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What We’re Seeing From the June & July Core Updates [Case Study]

It has been a while since I published anything about an algorithm update.  I was starting to think a lot of the updates were becoming pretty similar and it was the same-old thing over and over. However, I’ve been spending a lot of time digging into this one client of ours and they are benefiting a ton from the last 2 updates so I thought I would share what I’ve been noticing.

This particular business is a personal injury lawyer in a very competitive market.  Earlier this year, they doubled their SEO budget and we put all the effort into content, onsite SEO, and link building. We have completely eliminated spam fighting as a tactic for them as we’re seeing it is no longer effective in their market/industry.

We saw a sizable spike in traffic after the June algorithm update that helped their organic ranking as well as their ranking in the local results (3-pack).

So far, we’re seeing impressive results from the July core algorithm update as well. The keywords they are getting the most traffic increases for are what we call “money keywords” because they are super high-intent keywords that follow the pattern of “main service + city”. All the big movers are keywords that contain the name of their city.

The majority of the traffic increases from the July core update are coming from their Google My Business listing for their main office.  We track this in Search Console by using UTM codes on the listing.

Their second office, which we don’t do much work on, took a hit.  The Google My Business (GMB) listing for that office dropped out of the 3-pack for a few of their main terms and was replaced by competitors who probably deserve to be there.  This location is not a high priority and only had 4 reviews. The firm that replaced them had 53.   The funny thing is that although the GMB listing took a hit, their organic ranking in this market had some great improvement.


For the SEO strategy, the main things we’ve been focusing on in the last 6 months are:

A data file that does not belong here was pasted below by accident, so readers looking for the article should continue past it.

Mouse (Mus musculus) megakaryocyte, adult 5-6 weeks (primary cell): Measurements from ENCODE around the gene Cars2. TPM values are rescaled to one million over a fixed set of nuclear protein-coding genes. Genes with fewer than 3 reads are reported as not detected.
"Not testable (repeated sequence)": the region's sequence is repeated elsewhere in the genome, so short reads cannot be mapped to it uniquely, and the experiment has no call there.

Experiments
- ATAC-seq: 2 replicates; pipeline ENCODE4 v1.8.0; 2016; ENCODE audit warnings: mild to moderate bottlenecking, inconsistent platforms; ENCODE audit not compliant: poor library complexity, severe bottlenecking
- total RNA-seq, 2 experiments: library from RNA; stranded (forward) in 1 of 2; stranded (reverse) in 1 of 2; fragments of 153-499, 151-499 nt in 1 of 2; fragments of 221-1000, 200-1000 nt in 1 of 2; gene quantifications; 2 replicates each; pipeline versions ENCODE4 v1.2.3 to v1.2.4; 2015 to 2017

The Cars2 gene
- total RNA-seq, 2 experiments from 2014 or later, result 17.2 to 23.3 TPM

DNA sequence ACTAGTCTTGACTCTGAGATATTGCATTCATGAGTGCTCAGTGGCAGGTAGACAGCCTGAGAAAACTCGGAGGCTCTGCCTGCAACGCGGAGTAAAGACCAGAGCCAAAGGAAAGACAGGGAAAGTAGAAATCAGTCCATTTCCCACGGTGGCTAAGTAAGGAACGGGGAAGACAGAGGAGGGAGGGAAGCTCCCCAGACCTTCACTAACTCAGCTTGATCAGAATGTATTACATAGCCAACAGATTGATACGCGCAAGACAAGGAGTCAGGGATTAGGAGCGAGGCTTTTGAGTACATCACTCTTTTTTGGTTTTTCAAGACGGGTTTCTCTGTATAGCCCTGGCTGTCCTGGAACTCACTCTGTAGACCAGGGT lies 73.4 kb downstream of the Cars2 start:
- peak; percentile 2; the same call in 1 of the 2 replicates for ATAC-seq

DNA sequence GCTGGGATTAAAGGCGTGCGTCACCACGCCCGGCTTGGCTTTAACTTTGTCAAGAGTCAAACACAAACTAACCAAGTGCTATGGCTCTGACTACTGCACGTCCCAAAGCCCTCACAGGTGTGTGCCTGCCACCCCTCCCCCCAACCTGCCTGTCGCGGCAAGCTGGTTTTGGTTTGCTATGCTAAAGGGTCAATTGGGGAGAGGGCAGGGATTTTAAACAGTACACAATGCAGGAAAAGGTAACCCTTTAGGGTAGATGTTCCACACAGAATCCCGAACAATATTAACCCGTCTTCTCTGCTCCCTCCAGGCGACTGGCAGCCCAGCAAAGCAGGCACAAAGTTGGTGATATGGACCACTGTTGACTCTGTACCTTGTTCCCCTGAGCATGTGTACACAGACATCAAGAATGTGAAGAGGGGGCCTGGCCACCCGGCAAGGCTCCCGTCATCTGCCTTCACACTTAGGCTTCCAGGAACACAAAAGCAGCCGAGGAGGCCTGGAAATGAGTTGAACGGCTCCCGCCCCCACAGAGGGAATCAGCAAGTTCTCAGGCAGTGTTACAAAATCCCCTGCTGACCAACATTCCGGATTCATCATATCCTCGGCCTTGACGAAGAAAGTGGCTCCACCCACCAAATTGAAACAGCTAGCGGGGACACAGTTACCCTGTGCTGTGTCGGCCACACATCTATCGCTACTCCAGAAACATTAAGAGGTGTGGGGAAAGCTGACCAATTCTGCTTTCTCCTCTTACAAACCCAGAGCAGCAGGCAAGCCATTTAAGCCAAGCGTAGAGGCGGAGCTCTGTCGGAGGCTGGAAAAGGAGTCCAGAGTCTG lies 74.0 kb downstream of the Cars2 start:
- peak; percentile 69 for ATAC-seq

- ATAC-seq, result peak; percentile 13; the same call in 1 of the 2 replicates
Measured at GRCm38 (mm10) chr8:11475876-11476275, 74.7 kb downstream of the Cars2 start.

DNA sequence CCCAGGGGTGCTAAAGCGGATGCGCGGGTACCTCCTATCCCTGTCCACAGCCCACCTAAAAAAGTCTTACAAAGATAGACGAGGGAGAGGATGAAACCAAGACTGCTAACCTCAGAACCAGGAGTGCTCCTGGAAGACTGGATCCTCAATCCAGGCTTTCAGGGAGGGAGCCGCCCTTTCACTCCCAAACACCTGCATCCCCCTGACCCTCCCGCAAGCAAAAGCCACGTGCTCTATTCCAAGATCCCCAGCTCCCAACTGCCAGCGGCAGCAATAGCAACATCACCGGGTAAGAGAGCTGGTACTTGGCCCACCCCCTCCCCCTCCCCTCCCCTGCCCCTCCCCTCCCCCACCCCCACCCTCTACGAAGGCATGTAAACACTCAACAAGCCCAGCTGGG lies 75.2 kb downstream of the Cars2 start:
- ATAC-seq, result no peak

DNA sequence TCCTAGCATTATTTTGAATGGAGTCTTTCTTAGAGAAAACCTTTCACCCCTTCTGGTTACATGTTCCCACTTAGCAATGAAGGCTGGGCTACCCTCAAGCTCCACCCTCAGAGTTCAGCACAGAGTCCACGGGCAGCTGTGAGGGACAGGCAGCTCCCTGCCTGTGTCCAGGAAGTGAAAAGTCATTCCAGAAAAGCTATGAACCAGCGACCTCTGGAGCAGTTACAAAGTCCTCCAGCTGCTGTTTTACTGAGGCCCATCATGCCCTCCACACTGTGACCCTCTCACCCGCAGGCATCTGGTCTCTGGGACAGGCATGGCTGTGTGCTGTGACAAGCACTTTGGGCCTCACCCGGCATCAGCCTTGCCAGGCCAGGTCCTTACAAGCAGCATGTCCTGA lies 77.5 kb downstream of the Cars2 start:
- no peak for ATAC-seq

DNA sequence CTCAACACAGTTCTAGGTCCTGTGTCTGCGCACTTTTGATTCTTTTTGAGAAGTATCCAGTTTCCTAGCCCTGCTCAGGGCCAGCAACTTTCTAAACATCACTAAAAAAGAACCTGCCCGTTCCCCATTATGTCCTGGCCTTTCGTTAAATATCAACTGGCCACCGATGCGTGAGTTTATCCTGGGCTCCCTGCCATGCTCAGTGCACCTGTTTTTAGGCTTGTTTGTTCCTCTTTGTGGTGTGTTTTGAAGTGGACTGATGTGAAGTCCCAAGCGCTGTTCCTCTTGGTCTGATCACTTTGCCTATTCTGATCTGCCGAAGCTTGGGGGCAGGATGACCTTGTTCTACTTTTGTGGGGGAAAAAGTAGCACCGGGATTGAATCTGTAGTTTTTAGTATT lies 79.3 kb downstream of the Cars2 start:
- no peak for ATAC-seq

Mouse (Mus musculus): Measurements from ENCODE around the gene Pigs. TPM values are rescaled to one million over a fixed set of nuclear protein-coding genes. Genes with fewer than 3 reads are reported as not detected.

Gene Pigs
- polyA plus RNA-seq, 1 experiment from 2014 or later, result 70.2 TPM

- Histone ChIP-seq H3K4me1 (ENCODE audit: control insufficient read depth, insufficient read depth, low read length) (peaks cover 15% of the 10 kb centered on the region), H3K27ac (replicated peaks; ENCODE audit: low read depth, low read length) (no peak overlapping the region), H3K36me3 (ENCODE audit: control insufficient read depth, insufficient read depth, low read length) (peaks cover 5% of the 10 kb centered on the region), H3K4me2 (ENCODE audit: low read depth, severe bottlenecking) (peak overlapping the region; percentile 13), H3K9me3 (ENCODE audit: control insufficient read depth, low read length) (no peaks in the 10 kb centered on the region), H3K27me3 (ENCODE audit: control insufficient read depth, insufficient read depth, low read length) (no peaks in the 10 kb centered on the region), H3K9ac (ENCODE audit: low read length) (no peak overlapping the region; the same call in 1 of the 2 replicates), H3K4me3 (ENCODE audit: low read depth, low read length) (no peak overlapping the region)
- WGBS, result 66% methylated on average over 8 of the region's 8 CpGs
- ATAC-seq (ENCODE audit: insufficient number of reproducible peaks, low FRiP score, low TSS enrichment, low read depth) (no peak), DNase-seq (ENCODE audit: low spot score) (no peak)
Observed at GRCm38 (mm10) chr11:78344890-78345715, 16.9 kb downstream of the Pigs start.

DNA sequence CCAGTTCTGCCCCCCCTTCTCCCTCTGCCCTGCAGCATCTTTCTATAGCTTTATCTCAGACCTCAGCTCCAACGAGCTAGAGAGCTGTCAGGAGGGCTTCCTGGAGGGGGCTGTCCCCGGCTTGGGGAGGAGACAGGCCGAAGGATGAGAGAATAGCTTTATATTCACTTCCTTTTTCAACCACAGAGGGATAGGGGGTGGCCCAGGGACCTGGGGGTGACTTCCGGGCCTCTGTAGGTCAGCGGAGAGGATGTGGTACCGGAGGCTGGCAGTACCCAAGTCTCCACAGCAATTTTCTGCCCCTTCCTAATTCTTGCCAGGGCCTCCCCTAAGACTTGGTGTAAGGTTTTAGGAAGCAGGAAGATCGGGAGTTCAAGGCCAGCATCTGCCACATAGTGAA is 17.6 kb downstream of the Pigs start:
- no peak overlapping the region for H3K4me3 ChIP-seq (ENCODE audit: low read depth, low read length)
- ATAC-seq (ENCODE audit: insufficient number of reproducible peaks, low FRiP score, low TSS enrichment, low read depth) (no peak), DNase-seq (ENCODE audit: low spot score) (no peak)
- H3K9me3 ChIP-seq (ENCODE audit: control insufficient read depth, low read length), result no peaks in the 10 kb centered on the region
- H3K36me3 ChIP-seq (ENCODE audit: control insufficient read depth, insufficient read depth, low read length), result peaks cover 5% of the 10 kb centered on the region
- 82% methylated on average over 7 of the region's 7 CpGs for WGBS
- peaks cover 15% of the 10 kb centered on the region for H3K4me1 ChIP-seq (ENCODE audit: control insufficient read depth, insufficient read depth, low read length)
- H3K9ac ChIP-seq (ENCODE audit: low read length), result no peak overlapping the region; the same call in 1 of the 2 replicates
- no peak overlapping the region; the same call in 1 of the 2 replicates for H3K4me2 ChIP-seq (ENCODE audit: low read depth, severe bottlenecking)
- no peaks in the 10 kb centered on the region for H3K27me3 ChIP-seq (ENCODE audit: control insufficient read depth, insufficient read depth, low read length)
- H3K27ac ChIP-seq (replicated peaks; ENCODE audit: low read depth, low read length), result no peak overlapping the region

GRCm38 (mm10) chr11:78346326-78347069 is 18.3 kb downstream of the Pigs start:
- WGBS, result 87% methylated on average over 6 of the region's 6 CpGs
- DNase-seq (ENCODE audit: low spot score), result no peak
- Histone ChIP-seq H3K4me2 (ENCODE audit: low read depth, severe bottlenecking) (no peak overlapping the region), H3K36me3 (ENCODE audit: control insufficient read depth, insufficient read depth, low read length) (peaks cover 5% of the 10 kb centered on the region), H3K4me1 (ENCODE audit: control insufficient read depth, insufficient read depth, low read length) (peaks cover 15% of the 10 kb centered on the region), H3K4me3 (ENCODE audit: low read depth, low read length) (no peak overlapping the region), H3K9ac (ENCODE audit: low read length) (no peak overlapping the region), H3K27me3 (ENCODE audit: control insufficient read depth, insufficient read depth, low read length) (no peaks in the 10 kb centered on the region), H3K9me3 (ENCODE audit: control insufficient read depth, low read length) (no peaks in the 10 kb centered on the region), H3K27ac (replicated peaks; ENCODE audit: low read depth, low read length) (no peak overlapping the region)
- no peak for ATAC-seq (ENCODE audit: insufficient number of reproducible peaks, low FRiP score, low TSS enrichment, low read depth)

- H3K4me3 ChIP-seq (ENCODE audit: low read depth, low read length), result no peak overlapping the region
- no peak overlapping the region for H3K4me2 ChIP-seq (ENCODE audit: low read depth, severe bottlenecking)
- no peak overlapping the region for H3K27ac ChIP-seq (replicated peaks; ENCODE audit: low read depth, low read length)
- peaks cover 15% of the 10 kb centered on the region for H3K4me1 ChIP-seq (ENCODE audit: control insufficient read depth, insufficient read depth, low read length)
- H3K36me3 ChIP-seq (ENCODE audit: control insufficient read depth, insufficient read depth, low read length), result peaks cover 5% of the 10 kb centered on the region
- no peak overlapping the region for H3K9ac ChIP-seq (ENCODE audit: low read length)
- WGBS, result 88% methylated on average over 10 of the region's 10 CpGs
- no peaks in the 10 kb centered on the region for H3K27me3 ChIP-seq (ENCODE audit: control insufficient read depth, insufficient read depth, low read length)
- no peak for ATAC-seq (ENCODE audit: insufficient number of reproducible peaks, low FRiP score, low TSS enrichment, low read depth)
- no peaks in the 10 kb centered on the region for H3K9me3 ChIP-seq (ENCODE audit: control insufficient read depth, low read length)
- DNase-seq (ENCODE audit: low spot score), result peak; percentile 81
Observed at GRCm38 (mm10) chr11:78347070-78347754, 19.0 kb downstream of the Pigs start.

• Content consolidation – We’ve been going through hundreds of their blogs and removing ones that don’t get traffic.  Depending on the topic, we either move the content to the main page about that service, or we delete it entirely (and redirect the URL).   This generally results in less pages overall.  The ones we leave up have tons of good, updated content on them, sorted with jumplinks/anchors on the page.
  • Optimizing pages that haven’t been touched in years.  We’re identifying pages that need work because they previously had some traffic.  We try to focus on onsite tactics that will help increase the click-through-rate when the page shows up in the search results.
  • Link building. We really value quality over quantity here.  In the last few months, these are the types of links we’ve built:
    • Niche (law-based) websites
    • Paid professional association memberships (related to the legal industry)
    • Earned media
    • Local Business Sites (not niche-specific)

I’ll be digging more into other things I’m seeing with core updates at the upcoming webinar I’m doing with Rio SEO.

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Joy Hawkins

Joy is the owner of the Local Search Forum, LocalU, and Sterling Sky, a Local SEO agency in Canada & the USA. She has been working in the industry since 2006, writes for publications such as Search Engine Land, and enjoys speaking regularly at marketing conferences such as MozCon, LocalU, Pubcon, SearchLove, and State of Search. You can find her on Twitter or volunteering as a Product Expert on the Google My Business Forum.

This Post Has 10 Comments

    1. John,

      We aren’t seeing many fake listings in this industry these days. If they exist, they aren’t ranking well. That’s not true of other industries.

    1. Exactly my thoughts. Glad to see content work being rewarded. I have always found using the city you are located works if done correctly.Have been in this game since 1996, have seen a lot and I mean alot. Haha

  1. Why did you decide to consolated the content and how did the client react when you approached them with that idea?

    1. Normally when we look at sites for SMBs we find a ton of their pages/posts get little-to-no traffic and the majority of the conversions come from a handful of pages. This particular company had a different SEO do content for them before we took it over and the majority of the pages were getting less than 5 visits in the last year so it wasn’t hard to convince him they should go.

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